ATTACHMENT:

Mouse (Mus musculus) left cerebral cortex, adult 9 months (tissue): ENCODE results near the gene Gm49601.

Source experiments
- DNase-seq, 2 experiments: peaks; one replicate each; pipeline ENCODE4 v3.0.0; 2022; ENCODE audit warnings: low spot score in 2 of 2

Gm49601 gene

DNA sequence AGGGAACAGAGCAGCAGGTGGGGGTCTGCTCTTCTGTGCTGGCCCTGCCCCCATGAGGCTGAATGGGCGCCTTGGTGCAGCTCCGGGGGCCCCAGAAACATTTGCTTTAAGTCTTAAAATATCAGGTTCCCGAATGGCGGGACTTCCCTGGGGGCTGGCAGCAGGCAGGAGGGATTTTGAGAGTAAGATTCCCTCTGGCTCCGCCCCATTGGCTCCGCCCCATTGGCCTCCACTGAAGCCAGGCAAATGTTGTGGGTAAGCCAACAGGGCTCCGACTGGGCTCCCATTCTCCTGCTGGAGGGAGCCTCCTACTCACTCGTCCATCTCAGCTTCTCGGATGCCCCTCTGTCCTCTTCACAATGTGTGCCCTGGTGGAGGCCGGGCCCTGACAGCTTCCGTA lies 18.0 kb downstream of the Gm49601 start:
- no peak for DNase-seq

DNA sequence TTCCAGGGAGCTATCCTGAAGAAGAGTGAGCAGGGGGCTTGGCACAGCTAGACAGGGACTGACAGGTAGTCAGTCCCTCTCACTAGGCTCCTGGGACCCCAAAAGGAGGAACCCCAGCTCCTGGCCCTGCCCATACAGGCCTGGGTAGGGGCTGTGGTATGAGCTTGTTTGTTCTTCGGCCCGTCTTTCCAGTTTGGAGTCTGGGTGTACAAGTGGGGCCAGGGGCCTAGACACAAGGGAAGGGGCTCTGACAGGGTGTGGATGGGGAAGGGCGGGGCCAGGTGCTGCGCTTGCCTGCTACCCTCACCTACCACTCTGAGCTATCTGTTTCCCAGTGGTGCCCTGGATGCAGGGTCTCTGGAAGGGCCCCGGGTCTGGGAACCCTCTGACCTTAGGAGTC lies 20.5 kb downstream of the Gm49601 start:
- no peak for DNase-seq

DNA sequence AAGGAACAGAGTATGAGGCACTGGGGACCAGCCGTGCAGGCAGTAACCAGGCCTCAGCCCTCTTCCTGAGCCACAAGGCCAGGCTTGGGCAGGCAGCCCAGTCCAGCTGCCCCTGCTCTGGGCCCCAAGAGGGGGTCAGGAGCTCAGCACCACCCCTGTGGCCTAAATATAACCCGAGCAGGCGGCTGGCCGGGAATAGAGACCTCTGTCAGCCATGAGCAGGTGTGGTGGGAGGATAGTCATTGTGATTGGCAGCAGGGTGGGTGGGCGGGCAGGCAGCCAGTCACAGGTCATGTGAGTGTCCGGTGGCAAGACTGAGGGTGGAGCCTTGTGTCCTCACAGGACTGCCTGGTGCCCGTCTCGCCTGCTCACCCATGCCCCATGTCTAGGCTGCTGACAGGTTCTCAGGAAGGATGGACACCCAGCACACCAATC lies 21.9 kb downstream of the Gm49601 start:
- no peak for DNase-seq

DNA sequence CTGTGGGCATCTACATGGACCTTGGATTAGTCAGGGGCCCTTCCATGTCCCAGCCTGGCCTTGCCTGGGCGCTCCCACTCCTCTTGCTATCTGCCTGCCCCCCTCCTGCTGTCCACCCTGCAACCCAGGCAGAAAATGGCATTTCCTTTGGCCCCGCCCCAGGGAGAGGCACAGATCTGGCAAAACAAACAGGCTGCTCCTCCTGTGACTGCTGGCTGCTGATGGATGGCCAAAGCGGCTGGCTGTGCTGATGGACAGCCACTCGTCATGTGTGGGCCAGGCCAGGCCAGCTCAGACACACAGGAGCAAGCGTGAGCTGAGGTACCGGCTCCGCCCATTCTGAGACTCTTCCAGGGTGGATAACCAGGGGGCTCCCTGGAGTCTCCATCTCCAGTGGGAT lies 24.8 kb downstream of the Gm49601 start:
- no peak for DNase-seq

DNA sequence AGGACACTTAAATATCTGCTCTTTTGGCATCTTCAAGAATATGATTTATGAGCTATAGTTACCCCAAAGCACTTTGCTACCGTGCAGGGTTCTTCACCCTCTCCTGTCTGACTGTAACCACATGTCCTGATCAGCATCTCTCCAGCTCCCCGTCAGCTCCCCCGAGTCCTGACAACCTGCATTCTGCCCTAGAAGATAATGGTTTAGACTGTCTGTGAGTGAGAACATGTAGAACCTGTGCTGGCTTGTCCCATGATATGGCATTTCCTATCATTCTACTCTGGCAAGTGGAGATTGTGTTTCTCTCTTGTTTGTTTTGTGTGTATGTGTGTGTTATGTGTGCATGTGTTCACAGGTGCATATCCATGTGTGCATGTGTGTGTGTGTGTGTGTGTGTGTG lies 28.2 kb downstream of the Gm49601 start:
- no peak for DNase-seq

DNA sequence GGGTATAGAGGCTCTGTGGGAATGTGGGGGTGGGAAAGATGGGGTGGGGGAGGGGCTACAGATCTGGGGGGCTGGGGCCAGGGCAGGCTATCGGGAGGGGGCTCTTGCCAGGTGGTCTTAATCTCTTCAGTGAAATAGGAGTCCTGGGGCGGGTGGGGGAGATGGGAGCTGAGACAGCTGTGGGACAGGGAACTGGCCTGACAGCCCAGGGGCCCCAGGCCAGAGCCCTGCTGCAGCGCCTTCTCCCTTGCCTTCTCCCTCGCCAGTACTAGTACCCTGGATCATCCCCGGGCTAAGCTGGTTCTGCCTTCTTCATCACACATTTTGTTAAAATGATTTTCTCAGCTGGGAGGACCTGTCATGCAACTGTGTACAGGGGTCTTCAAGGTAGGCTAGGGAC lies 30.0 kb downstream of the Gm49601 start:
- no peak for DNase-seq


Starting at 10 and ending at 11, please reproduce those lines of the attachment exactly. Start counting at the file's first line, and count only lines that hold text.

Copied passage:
- no peak for DNase-seq

DNA sequence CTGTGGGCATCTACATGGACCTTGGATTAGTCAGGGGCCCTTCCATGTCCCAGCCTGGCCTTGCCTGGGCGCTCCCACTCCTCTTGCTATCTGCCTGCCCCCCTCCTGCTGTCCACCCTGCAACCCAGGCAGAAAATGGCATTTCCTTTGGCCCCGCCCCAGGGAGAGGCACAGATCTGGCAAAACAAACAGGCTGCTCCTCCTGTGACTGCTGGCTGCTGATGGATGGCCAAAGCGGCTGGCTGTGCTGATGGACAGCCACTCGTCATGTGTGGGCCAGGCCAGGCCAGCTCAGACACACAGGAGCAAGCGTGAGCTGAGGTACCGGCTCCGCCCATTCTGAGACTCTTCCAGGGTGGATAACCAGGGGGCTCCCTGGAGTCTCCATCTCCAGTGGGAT lies 24.8 kb downstream of the Gm49601 start: